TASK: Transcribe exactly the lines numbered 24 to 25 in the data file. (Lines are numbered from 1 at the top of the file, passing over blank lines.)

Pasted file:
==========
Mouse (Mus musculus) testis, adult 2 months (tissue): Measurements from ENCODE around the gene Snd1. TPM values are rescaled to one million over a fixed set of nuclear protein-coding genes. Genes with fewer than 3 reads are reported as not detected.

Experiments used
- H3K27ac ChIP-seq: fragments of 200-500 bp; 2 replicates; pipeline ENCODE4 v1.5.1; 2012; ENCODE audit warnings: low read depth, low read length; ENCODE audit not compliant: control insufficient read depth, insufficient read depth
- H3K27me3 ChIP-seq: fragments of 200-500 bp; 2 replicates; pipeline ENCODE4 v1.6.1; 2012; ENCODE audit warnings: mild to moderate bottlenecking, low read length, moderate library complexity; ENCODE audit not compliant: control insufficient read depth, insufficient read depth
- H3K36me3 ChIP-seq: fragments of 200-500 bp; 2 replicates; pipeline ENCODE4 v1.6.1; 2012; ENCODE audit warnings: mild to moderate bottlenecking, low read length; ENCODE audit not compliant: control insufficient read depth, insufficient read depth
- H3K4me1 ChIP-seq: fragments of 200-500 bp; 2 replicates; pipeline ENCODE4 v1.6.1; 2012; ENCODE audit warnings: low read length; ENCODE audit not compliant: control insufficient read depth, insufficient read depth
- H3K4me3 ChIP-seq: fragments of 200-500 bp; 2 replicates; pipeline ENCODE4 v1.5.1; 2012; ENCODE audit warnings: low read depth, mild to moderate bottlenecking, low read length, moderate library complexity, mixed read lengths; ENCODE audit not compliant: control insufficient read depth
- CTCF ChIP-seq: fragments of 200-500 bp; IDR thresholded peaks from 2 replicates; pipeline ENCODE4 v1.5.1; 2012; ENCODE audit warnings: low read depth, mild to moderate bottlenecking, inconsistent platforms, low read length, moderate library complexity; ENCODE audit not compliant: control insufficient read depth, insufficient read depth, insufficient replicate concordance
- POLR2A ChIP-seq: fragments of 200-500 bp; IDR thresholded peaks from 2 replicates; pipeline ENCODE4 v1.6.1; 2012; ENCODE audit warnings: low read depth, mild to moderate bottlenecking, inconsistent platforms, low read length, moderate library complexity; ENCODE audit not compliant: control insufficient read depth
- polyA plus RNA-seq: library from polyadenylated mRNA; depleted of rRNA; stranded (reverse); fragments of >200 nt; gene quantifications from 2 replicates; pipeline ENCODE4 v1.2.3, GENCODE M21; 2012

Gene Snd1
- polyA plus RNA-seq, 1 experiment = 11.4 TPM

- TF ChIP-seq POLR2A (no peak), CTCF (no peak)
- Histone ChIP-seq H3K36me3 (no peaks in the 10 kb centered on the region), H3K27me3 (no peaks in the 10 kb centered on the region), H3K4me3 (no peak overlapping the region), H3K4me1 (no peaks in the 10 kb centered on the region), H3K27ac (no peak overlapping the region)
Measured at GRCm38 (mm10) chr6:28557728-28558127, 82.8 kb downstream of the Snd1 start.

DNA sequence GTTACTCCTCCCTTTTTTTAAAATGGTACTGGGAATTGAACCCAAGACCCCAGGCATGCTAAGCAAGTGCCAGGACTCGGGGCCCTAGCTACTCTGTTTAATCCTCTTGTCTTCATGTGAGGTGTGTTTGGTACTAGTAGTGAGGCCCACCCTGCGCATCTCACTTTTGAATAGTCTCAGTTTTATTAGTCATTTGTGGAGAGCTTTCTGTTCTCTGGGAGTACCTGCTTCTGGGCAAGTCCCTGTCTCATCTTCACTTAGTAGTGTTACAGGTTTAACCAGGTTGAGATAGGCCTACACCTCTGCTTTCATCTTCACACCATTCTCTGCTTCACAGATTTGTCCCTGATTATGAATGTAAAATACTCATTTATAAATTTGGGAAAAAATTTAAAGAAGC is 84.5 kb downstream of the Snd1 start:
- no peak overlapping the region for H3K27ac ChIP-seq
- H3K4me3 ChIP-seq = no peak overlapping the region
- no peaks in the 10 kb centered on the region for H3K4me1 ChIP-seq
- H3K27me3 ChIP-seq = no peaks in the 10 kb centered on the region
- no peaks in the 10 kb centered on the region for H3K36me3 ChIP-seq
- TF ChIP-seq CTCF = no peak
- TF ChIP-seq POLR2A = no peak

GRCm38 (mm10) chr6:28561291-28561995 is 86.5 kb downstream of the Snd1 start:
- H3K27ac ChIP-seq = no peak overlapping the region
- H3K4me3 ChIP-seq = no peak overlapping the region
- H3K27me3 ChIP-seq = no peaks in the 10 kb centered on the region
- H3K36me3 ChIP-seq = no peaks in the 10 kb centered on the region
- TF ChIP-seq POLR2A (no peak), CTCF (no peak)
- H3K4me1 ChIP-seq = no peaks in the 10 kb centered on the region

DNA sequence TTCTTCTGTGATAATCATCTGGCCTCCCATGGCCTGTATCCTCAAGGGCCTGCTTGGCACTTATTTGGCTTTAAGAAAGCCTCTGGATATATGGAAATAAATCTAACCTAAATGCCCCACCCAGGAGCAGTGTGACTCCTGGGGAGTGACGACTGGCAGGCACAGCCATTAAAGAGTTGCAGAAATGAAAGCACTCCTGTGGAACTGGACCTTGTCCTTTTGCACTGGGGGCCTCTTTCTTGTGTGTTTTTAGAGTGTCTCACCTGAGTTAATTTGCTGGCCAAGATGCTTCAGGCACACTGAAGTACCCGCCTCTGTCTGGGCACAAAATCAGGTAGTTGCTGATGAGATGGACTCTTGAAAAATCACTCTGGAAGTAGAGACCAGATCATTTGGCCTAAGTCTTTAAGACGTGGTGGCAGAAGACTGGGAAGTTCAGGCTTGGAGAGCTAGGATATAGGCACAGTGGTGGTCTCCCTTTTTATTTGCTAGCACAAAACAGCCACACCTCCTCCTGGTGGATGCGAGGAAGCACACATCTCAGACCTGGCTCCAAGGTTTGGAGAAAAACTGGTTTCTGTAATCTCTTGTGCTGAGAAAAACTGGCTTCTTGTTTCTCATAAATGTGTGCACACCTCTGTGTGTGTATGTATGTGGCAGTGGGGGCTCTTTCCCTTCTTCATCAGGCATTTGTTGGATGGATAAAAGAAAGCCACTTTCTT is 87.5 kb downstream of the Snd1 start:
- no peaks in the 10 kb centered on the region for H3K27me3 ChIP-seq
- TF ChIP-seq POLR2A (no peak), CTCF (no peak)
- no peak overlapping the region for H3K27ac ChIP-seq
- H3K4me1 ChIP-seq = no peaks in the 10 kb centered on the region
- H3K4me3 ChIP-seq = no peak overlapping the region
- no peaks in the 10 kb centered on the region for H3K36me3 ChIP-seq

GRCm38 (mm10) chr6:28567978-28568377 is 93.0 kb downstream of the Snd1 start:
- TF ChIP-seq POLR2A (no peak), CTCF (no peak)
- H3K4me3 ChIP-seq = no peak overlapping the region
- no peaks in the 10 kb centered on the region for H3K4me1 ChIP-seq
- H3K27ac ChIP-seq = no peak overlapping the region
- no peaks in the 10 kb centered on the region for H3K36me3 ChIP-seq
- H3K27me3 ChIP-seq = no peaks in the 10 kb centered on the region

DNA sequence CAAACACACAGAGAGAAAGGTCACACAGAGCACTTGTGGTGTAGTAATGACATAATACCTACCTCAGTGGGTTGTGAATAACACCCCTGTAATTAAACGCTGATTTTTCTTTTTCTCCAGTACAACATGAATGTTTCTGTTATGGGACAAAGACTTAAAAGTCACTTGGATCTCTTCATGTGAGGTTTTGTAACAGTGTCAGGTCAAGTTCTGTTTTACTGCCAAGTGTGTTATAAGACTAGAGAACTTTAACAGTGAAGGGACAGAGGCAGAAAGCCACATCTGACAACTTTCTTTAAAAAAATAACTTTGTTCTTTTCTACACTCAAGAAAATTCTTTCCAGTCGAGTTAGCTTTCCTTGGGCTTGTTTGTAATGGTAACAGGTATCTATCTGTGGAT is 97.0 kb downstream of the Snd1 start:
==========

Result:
GRCm38 (mm10) chr6:28561291-28561995 is 86.5 kb downstream of the Snd1 start:
- H3K27ac ChIP-seq = no peak overlapping the region